Ukraine Crisis, February 19, 2022: Putin’s advisers and advice; Russia’s pretexts for war reminiscent of Hitler in August, 1939; Munich Security Conference and Zelensky’s demands for NATO membership and sanctions now; NATO confirms it expects a full Russian attack on Ukraine

Yang Yi, who video-entered his speech, said, “Sovereignty, independence and territorial integrity of every country should be protected and respected. This is one of the basic norms of international relations.” Ukraine is no exception here, he stressed.

This statement is not surprising in its content. It underlines the fact that China has traditionally supported basic norms of international law and the U.N. Charter in principle. It disputes it is in violation of international law despite the 2016 arbitration decision under the of the Sea Convention holding that its claims have no basis in international law, and make the argument that Taiwan is part of China/ It disputes the findings of humann rights violations in Xinjiang province. The important thing is that it supports the basic norms of the U.N> Charter, in principle, as this statement makes clear.

One of the regrettable things about Blinken’s intervention at the Security Council meeting on February 17 was that he failed to make the strong legal case against Russia that was available to be made, and which could be useful in persuading other countries, especially China, to support the basic principles of the U.N. Charter and international law which Putin is violating.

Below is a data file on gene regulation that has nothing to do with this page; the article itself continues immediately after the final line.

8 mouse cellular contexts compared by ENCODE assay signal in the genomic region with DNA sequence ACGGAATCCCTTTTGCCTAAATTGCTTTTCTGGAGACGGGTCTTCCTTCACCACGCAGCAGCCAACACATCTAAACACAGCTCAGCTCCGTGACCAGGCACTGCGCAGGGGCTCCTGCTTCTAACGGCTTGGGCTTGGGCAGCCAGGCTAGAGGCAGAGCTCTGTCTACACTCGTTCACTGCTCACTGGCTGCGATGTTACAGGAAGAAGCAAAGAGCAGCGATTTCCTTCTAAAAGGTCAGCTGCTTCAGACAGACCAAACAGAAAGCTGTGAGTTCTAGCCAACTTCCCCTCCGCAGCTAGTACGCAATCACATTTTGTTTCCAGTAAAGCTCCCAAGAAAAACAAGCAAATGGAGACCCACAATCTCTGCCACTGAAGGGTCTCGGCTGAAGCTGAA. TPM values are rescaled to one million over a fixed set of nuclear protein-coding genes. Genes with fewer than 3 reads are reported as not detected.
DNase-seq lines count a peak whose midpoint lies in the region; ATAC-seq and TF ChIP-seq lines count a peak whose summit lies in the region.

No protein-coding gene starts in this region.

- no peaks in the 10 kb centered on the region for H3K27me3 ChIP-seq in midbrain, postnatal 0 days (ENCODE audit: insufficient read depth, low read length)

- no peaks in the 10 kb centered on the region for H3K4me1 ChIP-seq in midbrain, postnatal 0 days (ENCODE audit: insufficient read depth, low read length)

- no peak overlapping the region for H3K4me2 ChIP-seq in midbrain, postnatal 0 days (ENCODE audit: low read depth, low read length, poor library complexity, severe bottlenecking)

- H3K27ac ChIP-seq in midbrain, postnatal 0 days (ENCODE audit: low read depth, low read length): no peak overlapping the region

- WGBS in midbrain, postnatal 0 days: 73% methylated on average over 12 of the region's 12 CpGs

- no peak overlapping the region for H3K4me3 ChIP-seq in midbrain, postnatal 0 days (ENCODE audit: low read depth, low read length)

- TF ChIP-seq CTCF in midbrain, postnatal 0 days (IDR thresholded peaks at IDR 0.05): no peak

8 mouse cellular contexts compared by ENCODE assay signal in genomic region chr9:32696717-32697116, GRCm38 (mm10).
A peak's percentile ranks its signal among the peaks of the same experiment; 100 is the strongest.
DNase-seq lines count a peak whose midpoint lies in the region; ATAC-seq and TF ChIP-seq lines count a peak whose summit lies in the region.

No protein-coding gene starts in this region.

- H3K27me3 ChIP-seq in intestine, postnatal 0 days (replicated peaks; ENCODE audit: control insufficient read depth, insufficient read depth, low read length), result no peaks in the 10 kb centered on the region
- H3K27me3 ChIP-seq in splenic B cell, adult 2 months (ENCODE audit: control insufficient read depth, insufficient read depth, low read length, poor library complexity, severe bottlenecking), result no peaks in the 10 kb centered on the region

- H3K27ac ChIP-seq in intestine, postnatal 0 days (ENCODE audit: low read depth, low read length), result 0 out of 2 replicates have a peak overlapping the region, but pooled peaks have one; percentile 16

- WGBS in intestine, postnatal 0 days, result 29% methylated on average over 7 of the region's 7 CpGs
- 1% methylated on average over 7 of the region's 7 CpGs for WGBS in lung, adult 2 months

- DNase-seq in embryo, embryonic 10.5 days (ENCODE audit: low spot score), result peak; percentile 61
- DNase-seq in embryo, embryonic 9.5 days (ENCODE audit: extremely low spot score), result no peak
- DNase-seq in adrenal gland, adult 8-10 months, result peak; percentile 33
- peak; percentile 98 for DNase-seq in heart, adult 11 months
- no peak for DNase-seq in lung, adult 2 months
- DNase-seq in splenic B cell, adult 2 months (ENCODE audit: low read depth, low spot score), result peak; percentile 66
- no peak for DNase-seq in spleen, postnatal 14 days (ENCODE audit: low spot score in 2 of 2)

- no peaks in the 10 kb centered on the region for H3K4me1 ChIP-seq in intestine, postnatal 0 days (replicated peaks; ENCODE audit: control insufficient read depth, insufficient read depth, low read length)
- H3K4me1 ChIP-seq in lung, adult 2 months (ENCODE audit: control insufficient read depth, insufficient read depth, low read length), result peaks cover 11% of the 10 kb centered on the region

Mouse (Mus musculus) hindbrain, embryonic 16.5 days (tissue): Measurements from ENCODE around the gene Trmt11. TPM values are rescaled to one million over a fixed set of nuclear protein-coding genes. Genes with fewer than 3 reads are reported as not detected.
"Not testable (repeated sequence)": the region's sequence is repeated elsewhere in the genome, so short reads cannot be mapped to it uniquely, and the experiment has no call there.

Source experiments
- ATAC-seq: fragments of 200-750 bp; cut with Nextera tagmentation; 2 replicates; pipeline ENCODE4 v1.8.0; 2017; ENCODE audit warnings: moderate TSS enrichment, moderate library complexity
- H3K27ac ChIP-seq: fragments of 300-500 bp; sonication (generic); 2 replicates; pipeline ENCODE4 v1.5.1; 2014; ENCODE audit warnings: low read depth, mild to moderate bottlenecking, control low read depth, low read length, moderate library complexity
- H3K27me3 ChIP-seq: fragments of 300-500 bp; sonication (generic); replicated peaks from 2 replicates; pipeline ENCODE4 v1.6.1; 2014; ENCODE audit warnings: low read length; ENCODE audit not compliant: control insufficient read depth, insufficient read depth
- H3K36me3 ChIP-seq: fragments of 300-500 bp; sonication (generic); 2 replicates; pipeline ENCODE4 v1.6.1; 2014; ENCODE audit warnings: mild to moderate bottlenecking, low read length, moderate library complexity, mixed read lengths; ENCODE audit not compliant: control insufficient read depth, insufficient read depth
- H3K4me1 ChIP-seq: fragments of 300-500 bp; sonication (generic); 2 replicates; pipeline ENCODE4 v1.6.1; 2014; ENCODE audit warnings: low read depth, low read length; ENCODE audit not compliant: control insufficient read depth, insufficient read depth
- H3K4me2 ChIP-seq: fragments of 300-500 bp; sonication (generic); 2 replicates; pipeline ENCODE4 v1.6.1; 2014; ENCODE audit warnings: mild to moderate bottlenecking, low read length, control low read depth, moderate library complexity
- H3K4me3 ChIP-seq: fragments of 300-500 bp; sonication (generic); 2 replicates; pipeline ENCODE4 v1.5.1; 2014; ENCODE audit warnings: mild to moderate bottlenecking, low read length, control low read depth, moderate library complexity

The United States and other law-abiding nations in the coalition opposing Russian aggression should be lobbying China very hard to state its position even more loudly, and to intervene with Putin to persuade him to de-escalate the Ukraine crisis and withdraw his troops from regions bordering Ukraine.

This may be one of the last things the allied coalition can do to dissuade Putin from launching an invasion of Ukraine. Other steps, which we have urged before, include announcing that Russia will be expelled from the SWIFT international payments system if it invades Ukraine, and announcements by NATO and other countries that if Putin invades Ukraine, they will view the situation as it evolves, and will take all appropriate measures in response, including the use of force if deemed necessary.

Finally, the U.S. and the EU should begin imposing graduated sanctions now, for Putin’s violation of the U.N. Charter prohibition against the threat of using force against the territorial integrity or political independence of any state, including Ukraine.


Ukraine Crisis, February 17, 2022: Cold War with Russia in progress, could last for decades; Russia confirms threat of use of force in writing; U.N. Security Council meets; U.S. and NATO must seize control of narrative, move to offense with sanctions, war footing

This is a developing story. Please check back for updates and additions. Moscow confirms threat of use of force in writing Today Russia replied in…